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Orthodox Jewish Man Attacked In Hate Crime At Brooklyn Subway Station

Orthodox Jewish Man Attacked In Hate Crime At Brooklyn Subway Station

A teenager was charged with assault as a hate crime for an alleged anti-Semitic attack in Brooklyn. The victim, a 53-year-old Orthodox Jewish man from Israel, was attacked in a Williamsburg subway station, reported ABC News (11.19.14).

ABC News reported that the suspect allegedly said, “He looked at me, so I got upset and attacked him.”

The victim said three men approached him from behind while he was waiting for the train at the Marcy Avenue station. The Israeli national said he was called a “dirty bloody Jew” and spit at, before being hit with two umbrellas and punched. He was not seriously injured in the attack.

The other two suspects are still being sought by the police.

The attack came the night before two Palestinian terrorists with a gun and butcher knives attacked worshippers in a Jerusalem synagogue, killing four rabbis and a policeman. Three Americans died in the attack.

Williamsburg is known for its diversity, including a large Orthodox Jewish population. Interestingly, The New Republic (9.5.14) did a study to find the most racially diverse building in America. With the help of TargetSmart, a political data firm, they screened voter and consumer registration files. The most diverse building was found to be 31 Leonard Street in Williamsburg. The 22-story building had 586 residents who were almost evenly divided by race into thirds: 33.1 percent white, 31.1 percent East Asian, 30.3 percent Hispanic, and 4.3 percent African American.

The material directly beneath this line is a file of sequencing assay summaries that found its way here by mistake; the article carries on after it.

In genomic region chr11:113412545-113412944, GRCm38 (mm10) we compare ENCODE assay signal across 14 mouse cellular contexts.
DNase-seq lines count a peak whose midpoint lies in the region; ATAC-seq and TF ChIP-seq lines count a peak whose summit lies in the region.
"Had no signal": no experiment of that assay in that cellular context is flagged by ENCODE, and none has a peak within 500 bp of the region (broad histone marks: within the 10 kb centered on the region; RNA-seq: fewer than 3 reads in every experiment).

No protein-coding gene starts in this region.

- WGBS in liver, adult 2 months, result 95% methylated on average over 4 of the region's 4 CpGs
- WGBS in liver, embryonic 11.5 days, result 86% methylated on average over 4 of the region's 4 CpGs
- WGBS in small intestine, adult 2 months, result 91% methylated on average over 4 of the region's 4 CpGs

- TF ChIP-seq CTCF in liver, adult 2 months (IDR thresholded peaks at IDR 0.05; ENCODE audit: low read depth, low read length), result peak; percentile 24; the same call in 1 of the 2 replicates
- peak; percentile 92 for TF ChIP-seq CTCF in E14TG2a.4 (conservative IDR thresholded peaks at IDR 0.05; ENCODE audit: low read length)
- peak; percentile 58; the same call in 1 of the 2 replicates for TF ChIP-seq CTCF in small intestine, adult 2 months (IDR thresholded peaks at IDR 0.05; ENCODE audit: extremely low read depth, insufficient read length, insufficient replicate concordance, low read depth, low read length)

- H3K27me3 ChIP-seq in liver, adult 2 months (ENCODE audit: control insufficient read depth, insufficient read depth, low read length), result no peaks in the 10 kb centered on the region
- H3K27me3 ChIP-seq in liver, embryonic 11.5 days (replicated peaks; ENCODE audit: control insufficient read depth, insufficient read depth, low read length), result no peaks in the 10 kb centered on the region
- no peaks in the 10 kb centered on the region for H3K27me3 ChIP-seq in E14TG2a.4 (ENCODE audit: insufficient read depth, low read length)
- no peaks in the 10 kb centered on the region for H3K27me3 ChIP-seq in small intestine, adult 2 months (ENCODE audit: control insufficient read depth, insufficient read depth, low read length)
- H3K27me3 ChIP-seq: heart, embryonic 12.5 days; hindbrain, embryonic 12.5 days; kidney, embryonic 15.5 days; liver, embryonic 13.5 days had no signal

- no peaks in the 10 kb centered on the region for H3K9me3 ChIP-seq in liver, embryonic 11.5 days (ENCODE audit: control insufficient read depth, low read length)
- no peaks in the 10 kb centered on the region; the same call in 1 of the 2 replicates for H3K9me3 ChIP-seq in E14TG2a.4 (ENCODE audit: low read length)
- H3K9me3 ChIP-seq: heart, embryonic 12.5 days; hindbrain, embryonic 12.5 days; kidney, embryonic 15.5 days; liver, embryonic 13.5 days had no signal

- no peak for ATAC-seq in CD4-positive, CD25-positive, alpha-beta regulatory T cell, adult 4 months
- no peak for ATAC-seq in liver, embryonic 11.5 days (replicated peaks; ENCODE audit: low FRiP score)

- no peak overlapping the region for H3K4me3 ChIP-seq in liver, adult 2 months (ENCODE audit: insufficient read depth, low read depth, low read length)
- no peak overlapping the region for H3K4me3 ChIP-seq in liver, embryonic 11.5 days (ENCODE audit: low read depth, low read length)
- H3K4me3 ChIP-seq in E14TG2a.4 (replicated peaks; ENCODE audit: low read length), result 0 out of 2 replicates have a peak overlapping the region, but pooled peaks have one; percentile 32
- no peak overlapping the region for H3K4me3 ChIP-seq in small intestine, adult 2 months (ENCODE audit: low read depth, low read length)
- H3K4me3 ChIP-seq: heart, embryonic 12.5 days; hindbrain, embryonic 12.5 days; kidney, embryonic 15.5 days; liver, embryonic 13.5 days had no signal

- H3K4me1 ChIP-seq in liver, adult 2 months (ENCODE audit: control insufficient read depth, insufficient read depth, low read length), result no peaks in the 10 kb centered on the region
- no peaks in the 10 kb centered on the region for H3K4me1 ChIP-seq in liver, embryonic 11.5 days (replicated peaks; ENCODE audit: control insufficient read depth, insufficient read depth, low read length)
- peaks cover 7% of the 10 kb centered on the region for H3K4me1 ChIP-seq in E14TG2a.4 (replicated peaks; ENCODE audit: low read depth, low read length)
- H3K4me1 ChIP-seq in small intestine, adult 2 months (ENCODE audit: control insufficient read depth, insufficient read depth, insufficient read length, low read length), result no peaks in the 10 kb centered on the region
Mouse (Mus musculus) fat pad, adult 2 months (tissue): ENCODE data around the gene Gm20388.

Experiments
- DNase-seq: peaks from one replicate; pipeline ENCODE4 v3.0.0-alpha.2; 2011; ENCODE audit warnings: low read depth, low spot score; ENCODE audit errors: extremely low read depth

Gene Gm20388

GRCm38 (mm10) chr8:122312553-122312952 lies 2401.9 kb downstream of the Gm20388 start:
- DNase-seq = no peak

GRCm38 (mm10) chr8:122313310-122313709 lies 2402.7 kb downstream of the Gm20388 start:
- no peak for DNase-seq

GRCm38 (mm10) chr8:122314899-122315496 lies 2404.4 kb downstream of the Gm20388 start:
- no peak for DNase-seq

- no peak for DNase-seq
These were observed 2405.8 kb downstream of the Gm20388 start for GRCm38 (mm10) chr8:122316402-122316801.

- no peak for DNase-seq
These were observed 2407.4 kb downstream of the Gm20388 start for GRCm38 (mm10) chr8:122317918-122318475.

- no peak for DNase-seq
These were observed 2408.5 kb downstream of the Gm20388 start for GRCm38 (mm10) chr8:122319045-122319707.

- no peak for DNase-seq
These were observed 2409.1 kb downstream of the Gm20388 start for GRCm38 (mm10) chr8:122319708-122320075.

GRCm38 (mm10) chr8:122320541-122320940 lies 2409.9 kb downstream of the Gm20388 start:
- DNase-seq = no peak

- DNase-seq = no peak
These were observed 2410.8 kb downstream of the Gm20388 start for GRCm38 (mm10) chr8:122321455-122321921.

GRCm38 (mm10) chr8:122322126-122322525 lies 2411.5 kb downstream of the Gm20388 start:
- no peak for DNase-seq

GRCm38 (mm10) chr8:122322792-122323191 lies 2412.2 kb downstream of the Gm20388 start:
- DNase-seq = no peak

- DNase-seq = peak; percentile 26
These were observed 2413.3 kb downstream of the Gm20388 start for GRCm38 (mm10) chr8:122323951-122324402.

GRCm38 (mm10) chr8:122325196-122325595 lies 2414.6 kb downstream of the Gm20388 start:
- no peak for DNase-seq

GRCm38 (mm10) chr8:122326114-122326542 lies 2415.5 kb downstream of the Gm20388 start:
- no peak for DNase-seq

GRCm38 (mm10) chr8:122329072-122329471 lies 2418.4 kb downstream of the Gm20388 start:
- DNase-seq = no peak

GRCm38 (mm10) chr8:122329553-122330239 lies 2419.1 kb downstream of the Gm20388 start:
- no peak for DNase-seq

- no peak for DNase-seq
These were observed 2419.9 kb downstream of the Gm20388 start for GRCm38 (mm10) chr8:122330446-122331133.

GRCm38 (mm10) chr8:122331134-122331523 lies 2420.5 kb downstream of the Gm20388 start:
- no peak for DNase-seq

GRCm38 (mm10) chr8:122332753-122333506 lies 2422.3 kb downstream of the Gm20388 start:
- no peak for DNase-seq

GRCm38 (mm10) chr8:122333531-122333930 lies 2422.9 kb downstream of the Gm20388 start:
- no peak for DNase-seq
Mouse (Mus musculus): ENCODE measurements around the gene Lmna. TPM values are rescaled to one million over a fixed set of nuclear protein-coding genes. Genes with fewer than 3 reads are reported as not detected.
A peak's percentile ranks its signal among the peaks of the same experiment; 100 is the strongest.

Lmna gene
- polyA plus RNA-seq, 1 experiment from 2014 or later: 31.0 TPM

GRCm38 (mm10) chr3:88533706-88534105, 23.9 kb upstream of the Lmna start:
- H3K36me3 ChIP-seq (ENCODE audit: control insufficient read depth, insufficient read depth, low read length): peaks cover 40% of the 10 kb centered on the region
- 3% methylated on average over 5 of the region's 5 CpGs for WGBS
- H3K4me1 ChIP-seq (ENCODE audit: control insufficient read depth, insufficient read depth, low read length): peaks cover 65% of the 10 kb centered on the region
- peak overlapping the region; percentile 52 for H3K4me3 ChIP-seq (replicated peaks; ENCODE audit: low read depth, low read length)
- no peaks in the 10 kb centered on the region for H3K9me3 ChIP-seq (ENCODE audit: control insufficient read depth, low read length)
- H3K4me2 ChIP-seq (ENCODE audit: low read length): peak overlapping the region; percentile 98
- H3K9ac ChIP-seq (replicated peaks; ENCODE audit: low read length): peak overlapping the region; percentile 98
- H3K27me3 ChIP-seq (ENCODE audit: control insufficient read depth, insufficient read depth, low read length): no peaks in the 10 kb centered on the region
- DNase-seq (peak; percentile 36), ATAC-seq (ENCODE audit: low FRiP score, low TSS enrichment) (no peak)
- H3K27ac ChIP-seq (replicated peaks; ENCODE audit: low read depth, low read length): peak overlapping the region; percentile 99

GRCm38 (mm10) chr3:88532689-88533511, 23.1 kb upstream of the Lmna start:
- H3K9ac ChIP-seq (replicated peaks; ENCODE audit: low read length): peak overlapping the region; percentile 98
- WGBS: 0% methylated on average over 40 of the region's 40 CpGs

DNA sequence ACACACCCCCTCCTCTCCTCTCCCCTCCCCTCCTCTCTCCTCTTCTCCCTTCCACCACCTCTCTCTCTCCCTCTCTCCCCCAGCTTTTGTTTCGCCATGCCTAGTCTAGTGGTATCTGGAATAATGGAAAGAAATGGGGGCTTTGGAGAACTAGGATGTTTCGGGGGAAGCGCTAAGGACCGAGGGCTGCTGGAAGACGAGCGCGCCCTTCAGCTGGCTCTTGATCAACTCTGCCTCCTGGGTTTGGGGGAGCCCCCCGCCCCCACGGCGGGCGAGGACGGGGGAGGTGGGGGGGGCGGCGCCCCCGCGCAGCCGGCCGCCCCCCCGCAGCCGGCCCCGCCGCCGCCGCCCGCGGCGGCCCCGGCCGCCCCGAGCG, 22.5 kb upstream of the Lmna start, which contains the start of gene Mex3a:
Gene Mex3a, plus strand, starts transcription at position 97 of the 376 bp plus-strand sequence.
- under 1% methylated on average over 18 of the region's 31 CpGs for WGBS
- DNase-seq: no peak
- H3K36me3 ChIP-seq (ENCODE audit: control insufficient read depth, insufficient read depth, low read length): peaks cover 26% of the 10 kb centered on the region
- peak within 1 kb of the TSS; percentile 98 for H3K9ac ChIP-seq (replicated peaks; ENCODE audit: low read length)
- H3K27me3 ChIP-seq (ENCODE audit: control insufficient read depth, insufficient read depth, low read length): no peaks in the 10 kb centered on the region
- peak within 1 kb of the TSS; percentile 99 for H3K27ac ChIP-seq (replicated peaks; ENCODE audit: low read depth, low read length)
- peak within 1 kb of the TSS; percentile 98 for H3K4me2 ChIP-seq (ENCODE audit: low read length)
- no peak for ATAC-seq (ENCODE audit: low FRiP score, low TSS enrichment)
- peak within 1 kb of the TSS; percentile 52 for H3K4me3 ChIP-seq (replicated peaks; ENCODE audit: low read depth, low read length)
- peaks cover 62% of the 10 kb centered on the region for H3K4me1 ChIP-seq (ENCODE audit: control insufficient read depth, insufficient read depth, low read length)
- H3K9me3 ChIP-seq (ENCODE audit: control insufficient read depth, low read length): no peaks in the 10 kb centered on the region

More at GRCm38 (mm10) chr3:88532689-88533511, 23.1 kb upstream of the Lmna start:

In New York, hate crimes are defined because their victims were targeted due to their real or perceived race, color, national origin, ancestry, gender, religion, religious practice, age, disability or sexual orientation.

Hate crime statistics from the FBI’s Uniform Crime Reporting (UCR) Program show that there were 715 hate crimes reported in New York State in 2012. New York City reported 260 incidents related to religion.

Across the U.S., hate crimes motivated by religious bias accounted for 1,166 offenses reported by law enforcement. A breakdown of the bias motivation of religious-biased offenses showed 59.7 percent were anti-Jewish. Anti-Islamic prejudices were the second most common motivation behind hate crimes.

A victim of a hate crime may be eligible to receive compensation and should contact an experienced civil rights lawyer.

The ABC News story is “1 arrested in attack on Israeli tourist in Williamsburg.”

Categories: In The News, Civil Rights

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